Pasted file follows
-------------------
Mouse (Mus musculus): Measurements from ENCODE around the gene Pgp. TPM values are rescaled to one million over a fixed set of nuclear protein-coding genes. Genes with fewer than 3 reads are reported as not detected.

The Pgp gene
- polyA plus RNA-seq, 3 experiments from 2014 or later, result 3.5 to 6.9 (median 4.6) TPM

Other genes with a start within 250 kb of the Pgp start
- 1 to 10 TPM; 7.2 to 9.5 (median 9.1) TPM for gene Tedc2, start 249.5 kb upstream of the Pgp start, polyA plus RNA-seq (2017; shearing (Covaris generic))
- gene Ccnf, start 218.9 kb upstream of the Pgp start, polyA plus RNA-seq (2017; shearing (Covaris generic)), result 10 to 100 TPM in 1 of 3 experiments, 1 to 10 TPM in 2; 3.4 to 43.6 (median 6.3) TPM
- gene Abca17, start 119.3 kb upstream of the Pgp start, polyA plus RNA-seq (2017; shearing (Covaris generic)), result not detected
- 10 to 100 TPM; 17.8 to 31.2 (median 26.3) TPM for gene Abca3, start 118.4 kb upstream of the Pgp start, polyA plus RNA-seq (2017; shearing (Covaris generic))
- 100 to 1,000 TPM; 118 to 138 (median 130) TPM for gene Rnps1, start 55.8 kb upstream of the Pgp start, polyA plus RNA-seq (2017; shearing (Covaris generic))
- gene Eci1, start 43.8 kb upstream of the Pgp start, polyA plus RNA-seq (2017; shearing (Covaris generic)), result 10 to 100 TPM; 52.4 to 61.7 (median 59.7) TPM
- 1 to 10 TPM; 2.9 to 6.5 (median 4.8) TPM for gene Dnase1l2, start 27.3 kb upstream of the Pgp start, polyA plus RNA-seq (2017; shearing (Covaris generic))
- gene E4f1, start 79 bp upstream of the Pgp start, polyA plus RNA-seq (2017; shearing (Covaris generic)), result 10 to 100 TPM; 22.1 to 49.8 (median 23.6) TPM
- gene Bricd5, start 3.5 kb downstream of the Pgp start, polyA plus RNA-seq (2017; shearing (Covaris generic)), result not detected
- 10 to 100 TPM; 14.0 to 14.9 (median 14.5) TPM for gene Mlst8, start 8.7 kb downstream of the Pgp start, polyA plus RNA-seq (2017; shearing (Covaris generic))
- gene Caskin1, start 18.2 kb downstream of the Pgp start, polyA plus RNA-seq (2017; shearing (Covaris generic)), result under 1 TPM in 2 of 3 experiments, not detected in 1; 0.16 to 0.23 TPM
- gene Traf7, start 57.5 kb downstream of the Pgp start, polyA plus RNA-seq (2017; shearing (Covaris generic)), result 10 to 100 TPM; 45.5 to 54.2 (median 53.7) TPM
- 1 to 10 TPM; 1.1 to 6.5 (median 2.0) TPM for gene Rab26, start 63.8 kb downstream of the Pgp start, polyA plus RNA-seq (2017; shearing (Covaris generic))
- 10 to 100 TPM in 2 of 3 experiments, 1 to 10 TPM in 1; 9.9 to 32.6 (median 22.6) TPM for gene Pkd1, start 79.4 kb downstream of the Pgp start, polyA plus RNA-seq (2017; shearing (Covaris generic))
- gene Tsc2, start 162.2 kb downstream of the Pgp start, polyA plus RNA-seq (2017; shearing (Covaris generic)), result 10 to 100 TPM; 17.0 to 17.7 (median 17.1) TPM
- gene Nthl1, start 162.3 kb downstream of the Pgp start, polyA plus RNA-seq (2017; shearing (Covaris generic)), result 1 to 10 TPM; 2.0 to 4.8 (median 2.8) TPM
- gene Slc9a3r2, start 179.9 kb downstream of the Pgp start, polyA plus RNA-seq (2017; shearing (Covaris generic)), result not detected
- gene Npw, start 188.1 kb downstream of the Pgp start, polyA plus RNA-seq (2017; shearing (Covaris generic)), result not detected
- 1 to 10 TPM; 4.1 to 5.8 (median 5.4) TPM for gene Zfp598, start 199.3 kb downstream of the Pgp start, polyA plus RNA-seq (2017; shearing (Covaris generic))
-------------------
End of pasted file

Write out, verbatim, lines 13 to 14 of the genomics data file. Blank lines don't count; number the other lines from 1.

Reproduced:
- gene Bricd5, start 3.5 kb downstream of the Pgp start, polyA plus RNA-seq (2017; shearing (Covaris generic)), result not detected
- 10 to 100 TPM; 14.0 to 14.9 (median 14.5) TPM for gene Mlst8, start 8.7 kb downstream of the Pgp start, polyA plus RNA-seq (2017; shearing (Covaris generic))